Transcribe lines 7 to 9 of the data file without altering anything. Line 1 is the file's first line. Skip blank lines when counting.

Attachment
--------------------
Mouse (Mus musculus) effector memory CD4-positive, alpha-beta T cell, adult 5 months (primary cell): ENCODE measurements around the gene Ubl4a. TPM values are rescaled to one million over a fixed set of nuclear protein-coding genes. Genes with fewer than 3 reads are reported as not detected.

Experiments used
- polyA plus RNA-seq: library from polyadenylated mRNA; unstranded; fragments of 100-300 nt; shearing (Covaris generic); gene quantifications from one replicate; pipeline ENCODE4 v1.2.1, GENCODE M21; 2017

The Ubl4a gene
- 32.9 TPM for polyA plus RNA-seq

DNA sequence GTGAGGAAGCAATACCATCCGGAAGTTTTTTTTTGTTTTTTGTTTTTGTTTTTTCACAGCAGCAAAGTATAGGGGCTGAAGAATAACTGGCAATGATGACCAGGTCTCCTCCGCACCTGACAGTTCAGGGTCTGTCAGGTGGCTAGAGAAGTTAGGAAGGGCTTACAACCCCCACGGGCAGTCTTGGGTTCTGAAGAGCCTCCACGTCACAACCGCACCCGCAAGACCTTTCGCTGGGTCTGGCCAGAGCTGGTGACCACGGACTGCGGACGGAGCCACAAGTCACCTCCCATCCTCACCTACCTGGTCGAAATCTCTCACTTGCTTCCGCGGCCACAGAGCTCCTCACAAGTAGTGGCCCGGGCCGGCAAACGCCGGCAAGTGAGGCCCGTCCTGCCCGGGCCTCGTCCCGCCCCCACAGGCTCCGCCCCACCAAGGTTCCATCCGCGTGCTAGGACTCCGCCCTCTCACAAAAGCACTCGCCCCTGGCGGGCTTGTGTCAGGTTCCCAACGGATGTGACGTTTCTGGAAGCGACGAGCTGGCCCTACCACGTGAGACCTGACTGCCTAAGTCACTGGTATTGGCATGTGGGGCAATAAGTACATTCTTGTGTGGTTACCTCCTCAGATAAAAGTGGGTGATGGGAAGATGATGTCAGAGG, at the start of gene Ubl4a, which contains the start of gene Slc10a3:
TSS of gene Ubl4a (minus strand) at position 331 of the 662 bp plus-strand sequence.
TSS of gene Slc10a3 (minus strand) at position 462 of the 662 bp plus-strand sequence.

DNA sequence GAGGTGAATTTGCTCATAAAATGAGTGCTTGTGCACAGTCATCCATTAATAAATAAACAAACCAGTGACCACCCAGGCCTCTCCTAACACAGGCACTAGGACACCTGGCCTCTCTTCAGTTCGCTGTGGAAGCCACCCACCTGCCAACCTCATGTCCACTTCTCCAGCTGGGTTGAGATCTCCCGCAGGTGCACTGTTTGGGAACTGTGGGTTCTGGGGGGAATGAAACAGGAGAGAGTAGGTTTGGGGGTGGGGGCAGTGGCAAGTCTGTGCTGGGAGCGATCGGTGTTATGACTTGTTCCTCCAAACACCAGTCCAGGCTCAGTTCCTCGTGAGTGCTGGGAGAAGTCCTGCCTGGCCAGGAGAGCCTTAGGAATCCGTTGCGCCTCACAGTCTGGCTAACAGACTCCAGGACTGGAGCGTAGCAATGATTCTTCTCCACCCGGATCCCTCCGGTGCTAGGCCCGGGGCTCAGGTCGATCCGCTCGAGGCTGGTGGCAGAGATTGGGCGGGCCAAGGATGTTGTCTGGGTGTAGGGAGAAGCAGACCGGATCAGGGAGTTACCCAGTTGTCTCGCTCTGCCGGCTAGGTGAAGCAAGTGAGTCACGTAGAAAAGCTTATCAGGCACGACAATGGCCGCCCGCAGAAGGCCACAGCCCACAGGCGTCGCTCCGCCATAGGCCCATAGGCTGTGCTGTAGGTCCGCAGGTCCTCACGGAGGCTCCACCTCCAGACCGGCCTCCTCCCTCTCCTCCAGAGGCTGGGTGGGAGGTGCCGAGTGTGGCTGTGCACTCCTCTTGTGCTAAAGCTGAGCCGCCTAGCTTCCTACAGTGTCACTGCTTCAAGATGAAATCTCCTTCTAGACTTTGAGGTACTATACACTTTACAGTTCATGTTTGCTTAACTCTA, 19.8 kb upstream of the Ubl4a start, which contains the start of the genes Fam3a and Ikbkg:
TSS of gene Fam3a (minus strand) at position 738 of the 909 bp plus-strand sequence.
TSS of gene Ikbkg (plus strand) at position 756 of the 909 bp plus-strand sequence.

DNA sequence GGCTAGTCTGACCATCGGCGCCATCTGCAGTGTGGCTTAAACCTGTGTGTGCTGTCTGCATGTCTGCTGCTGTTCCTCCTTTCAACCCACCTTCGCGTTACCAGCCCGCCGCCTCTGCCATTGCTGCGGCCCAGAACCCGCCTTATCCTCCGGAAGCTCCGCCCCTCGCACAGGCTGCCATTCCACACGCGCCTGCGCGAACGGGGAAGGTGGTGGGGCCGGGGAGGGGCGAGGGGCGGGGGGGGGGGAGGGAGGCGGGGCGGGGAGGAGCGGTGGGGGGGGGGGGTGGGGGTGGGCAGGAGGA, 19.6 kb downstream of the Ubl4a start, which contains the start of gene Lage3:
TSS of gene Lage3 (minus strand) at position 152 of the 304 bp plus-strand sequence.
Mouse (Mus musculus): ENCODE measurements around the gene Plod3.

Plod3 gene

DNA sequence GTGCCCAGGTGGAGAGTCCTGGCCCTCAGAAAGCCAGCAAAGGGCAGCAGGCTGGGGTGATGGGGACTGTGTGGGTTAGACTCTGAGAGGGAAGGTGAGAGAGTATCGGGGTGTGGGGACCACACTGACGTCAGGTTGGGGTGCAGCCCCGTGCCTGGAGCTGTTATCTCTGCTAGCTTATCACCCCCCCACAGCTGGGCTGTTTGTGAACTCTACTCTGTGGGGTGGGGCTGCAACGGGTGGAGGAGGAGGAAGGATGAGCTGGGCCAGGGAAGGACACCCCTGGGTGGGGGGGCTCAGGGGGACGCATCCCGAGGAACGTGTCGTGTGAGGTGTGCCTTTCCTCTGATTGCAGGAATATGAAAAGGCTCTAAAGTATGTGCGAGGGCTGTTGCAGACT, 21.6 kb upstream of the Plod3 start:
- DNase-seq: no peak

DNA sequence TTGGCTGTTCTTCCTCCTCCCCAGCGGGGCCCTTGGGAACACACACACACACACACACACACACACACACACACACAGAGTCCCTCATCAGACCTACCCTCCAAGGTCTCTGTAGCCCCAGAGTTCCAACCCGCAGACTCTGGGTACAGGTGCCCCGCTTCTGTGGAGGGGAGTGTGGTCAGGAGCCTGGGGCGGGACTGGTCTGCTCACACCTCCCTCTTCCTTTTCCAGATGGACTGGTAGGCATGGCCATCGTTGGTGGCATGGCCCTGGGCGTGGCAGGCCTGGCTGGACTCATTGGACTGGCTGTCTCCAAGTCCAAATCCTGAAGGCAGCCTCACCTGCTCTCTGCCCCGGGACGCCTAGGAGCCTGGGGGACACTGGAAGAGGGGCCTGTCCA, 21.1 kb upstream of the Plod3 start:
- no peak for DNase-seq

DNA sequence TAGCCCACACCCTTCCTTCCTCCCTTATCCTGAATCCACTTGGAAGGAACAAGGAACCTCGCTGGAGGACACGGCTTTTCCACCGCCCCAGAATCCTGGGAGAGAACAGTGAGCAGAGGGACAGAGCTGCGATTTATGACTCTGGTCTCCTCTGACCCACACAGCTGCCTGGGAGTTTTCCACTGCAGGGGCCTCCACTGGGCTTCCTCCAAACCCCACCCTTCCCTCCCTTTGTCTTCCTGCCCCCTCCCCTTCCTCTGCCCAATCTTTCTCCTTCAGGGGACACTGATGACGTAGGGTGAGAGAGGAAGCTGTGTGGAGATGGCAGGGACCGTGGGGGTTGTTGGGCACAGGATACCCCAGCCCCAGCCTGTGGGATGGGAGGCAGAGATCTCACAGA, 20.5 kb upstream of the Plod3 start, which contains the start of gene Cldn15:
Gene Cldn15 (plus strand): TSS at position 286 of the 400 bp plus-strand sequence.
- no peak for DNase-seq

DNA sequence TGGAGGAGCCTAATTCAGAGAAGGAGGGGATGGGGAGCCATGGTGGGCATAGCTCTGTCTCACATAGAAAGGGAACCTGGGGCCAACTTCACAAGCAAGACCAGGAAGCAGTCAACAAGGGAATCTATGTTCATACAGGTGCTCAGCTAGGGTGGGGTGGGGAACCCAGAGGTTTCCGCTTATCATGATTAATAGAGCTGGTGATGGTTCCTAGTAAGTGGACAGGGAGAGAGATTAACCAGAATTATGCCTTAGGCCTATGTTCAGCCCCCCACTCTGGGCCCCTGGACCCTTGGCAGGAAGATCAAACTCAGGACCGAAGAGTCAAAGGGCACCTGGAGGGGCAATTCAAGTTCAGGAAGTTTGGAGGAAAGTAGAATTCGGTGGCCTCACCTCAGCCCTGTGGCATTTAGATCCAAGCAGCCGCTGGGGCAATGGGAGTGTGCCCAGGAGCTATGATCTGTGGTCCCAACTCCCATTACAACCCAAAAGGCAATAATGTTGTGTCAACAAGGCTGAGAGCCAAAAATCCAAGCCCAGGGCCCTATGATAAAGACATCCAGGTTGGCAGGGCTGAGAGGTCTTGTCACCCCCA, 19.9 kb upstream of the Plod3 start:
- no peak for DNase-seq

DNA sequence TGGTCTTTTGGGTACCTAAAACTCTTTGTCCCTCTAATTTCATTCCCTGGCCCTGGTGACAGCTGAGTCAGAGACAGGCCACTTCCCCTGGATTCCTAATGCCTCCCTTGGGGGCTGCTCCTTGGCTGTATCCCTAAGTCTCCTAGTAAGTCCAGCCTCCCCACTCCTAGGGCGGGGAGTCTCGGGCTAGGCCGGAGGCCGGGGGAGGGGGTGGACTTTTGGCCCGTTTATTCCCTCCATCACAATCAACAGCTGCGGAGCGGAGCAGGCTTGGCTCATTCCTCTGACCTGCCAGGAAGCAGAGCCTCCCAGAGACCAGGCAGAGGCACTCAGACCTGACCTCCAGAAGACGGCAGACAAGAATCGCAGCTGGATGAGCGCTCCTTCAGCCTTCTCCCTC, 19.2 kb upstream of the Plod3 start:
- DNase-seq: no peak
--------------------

TSS of gene Ubl4a (minus strand) at position 331 of the 662 bp plus-strand sequence.
TSS of gene Slc10a3 (minus strand) at position 462 of the 662 bp plus-strand sequence.

DNA sequence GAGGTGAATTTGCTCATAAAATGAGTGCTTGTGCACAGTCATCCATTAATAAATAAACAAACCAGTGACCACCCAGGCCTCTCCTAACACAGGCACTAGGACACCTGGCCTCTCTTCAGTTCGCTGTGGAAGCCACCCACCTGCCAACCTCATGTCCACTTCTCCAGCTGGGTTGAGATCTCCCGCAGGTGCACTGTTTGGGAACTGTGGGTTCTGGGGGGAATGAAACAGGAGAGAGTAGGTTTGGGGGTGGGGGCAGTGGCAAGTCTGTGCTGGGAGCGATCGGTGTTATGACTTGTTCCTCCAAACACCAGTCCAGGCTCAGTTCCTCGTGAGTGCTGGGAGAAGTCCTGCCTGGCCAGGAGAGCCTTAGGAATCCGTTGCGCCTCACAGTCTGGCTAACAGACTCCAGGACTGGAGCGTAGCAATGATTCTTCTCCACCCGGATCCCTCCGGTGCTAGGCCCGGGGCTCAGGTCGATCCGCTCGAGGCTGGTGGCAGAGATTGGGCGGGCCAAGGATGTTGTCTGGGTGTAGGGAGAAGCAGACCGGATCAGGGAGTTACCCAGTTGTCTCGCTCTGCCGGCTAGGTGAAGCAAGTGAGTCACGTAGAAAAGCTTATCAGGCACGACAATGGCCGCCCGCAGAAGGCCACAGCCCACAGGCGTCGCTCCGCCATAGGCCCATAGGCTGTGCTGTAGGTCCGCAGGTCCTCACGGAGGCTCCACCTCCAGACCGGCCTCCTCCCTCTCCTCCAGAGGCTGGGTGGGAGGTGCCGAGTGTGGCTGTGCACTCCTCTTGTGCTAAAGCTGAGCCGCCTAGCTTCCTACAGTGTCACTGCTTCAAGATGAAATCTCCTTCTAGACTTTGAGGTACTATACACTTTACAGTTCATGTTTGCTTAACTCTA, 19.8 kb upstream of the Ubl4a start, which contains the start of the genes Fam3a and Ikbkg: